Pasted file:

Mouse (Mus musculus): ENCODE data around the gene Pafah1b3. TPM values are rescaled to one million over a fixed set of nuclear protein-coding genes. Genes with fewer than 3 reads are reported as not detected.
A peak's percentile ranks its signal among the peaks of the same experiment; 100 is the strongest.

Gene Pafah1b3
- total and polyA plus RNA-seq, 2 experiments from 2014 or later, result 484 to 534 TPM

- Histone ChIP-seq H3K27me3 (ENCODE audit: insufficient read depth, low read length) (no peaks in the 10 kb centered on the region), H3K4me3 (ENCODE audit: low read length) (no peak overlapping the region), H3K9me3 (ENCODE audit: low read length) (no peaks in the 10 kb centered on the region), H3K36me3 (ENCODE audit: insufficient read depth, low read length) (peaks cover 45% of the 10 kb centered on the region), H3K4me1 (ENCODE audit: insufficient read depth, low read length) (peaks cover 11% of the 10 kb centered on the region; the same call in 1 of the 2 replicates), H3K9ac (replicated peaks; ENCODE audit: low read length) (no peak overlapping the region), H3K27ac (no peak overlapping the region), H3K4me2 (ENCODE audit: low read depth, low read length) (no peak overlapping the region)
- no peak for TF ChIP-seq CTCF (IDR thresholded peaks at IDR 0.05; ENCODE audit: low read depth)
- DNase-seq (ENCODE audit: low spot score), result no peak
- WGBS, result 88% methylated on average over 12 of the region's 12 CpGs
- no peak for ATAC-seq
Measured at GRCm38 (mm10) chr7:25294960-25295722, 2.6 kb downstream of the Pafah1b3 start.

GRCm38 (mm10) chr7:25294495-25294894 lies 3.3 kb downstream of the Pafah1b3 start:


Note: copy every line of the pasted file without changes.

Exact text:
Mouse (Mus musculus): ENCODE data around the gene Pafah1b3. TPM values are rescaled to one million over a fixed set of nuclear protein-coding genes. Genes with fewer than 3 reads are reported as not detected.
A peak's percentile ranks its signal among the peaks of the same experiment; 100 is the strongest.

Gene Pafah1b3
- total and polyA plus RNA-seq, 2 experiments from 2014 or later, result 484 to 534 TPM

- Histone ChIP-seq H3K27me3 (ENCODE audit: insufficient read depth, low read length) (no peaks in the 10 kb centered on the region), H3K4me3 (ENCODE audit: low read length) (no peak overlapping the region), H3K9me3 (ENCODE audit: low read length) (no peaks in the 10 kb centered on the region), H3K36me3 (ENCODE audit: insufficient read depth, low read length) (peaks cover 45% of the 10 kb centered on the region), H3K4me1 (ENCODE audit: insufficient read depth, low read length) (peaks cover 11% of the 10 kb centered on the region; the same call in 1 of the 2 replicates), H3K9ac (replicated peaks; ENCODE audit: low read length) (no peak overlapping the region), H3K27ac (no peak overlapping the region), H3K4me2 (ENCODE audit: low read depth, low read length) (no peak overlapping the region)
- no peak for TF ChIP-seq CTCF (IDR thresholded peaks at IDR 0.05; ENCODE audit: low read depth)
- DNase-seq (ENCODE audit: low spot score), result no peak
- WGBS, result 88% methylated on average over 12 of the region's 12 CpGs
- no peak for ATAC-seq
Measured at GRCm38 (mm10) chr7:25294960-25295722, 2.6 kb downstream of the Pafah1b3 start.

GRCm38 (mm10) chr7:25294495-25294894 lies 3.3 kb downstream of the Pafah1b3 start: